Auto-updating Containers, the Podman Way

In recent years Podman has become a very capable (and to some, preferable) alternative to Docker for people deploying containers who don’t quite fit the Kubernetes usecase. However, the traditional Docker convention of deploying a Watchtower container alongside the application doesn’t work for Podman without enabling the Docker compatibility layer. Instead, Podman provides similar functionality via podman auto-update.

Note: This method relies on Podman’s systemd service generation, users of other init systems unfortunately need a different method to implement auto-updates.

Here’s an example podman create1 command to create a container from this website’s image:

$ podman create --label io.containers.autoupdate=registry \
             --name website \

Note the io.containers.autoupdate label. The idea of opting containers into auto updates in this way should be familiar to Watchtower users. The value of registry specifies that Podman should check the remote registry for updates.

In order for podman auto-update to do its job, a systemd service for the container is needed. podman generate can create this automagically:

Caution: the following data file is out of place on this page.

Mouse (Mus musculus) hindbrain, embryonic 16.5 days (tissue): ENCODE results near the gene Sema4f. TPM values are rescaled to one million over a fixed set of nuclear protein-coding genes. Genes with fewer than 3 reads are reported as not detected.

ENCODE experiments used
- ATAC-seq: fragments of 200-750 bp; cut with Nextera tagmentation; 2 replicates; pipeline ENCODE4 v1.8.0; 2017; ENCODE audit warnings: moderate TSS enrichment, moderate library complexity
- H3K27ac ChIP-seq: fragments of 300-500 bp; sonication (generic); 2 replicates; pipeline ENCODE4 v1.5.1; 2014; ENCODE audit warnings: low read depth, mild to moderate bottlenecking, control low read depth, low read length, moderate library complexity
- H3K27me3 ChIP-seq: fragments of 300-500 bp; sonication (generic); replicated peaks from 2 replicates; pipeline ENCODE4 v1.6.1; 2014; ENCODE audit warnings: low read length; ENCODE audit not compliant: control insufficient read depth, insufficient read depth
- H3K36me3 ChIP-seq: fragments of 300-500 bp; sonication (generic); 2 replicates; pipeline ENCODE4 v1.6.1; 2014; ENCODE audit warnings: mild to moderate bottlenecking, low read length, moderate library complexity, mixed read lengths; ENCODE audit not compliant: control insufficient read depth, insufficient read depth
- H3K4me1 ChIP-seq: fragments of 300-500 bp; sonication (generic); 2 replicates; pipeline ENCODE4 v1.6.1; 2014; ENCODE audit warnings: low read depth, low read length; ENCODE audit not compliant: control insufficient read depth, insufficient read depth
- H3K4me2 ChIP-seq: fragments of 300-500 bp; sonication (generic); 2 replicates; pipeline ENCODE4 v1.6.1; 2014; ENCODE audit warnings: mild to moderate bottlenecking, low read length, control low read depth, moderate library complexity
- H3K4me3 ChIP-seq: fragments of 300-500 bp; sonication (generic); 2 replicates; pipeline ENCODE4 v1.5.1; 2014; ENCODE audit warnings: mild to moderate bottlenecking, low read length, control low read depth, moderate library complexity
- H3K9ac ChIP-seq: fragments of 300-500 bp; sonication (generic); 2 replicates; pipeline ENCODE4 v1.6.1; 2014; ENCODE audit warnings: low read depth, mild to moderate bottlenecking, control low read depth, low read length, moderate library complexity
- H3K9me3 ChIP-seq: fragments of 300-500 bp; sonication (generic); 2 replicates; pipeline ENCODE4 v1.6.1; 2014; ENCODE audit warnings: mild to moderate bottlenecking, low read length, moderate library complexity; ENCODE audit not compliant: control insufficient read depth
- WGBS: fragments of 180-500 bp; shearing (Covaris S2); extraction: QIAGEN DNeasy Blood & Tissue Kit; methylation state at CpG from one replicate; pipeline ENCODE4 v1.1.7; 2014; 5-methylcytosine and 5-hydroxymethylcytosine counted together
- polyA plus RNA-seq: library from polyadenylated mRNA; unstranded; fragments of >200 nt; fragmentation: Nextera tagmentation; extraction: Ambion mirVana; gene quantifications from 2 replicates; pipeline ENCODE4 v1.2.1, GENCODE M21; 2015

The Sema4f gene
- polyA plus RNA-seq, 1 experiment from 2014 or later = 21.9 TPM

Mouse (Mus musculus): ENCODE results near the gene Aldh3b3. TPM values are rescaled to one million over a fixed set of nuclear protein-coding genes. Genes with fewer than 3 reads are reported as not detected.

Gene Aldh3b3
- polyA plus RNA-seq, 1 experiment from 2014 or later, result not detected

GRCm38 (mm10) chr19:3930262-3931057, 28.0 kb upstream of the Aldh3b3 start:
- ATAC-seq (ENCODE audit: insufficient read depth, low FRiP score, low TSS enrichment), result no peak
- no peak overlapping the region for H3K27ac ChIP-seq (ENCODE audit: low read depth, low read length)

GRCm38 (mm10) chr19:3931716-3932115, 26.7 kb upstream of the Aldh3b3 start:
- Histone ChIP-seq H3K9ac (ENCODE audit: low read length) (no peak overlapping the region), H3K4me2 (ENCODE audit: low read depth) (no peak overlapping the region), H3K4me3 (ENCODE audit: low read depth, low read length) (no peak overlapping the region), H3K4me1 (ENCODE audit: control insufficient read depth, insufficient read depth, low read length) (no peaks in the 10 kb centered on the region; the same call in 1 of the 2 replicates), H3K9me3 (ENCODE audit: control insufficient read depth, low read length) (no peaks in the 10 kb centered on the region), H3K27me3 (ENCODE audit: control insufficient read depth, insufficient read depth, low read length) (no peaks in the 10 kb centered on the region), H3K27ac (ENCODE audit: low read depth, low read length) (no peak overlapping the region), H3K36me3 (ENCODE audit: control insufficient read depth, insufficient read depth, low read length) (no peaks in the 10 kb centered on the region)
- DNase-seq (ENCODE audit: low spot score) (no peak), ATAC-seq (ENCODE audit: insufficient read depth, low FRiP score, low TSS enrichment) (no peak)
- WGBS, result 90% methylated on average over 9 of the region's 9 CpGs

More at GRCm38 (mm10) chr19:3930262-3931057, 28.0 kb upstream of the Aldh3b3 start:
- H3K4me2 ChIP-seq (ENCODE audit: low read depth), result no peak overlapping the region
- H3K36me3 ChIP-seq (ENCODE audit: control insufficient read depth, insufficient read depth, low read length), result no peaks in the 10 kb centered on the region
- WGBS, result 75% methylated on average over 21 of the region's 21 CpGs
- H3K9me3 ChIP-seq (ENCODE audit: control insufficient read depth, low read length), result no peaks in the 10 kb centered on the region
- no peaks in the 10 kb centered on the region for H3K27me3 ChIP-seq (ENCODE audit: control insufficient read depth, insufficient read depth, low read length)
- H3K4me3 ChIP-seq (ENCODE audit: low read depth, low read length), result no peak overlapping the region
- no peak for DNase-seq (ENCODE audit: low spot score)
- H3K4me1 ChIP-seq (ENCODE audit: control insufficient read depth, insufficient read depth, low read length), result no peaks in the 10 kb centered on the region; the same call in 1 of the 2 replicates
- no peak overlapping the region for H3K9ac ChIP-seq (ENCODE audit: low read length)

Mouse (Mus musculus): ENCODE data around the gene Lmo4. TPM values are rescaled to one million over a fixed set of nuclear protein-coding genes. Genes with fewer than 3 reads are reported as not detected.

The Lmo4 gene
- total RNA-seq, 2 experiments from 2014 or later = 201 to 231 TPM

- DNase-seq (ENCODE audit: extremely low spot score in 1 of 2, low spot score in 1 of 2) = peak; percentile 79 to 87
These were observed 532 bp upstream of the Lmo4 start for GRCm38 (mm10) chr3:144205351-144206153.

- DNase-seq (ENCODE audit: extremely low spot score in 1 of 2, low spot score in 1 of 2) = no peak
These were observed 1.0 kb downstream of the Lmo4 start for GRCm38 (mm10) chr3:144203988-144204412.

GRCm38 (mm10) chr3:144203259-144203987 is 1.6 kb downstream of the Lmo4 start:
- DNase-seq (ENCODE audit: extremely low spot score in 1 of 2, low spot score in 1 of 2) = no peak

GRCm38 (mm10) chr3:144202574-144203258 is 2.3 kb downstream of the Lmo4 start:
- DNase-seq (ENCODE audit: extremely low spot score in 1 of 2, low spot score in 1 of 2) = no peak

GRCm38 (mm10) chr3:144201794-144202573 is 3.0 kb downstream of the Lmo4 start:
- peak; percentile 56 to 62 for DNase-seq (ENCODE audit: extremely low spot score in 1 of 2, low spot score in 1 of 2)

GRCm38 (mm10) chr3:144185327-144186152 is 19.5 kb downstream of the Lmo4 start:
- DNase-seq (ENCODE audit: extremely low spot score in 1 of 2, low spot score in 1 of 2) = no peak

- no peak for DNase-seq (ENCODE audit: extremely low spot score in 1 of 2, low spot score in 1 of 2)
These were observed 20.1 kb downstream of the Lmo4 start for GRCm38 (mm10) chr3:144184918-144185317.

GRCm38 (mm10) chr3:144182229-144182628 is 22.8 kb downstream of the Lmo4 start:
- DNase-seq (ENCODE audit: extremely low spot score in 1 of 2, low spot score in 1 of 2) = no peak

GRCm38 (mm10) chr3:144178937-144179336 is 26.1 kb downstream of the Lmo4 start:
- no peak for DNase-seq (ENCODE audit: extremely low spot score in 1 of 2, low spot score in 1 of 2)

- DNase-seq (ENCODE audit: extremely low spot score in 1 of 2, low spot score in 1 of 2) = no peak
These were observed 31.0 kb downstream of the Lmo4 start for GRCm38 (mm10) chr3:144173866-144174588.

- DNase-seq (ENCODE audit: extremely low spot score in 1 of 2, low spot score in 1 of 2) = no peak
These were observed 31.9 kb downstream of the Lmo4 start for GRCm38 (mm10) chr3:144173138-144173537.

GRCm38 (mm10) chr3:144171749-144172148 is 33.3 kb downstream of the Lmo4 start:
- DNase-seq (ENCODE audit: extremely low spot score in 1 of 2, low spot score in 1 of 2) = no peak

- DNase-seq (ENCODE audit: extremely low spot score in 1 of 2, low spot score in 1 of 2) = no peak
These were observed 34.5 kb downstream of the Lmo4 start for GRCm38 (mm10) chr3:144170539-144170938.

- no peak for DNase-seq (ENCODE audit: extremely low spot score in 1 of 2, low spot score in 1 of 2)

$ podman generate systemd --new website > ~/.config/systemd/user/container-website.service
$ systemctl --user daemon-reload
$ systemctl --user start container-website.service

The --new option creates a systemd unit that can fully recreate the container instead of simply stopping or starting an existing container. Starting the generated unit populates the PODMAN_SYSTEMD_UNIT environment variable that Podman needs to successfully recreate the container on update.

Running podman auto-update now shows the container, its associated systemd unit, the update policy, and the update status:

$ podman auto-update
UNIT                       CONTAINER               IMAGE                             POLICY      UPDATED
container-website.service  5bb378736e92 (website)  registry    false

To cap off the automation magic, Podman provides a oneshot systemd service to run auto-update, and a timer to trigger it:

$ systemctl --user enable --now podman-auto-update.timer

By default, this timer will trigger an update once daily at midnight. This can be changed by creating an override file (either by hand or using systemctl --user edit podman-auto-update.timer. For example, to update once per hour with a five minute randomized delay:

$ cat ~/.config/systemd/user/podman-auto-update.timer.d/override.conf

Additional Reading Link to heading

  1. podman create is used instead of podman run to avoid issues with starting the systemd service later on. ↩︎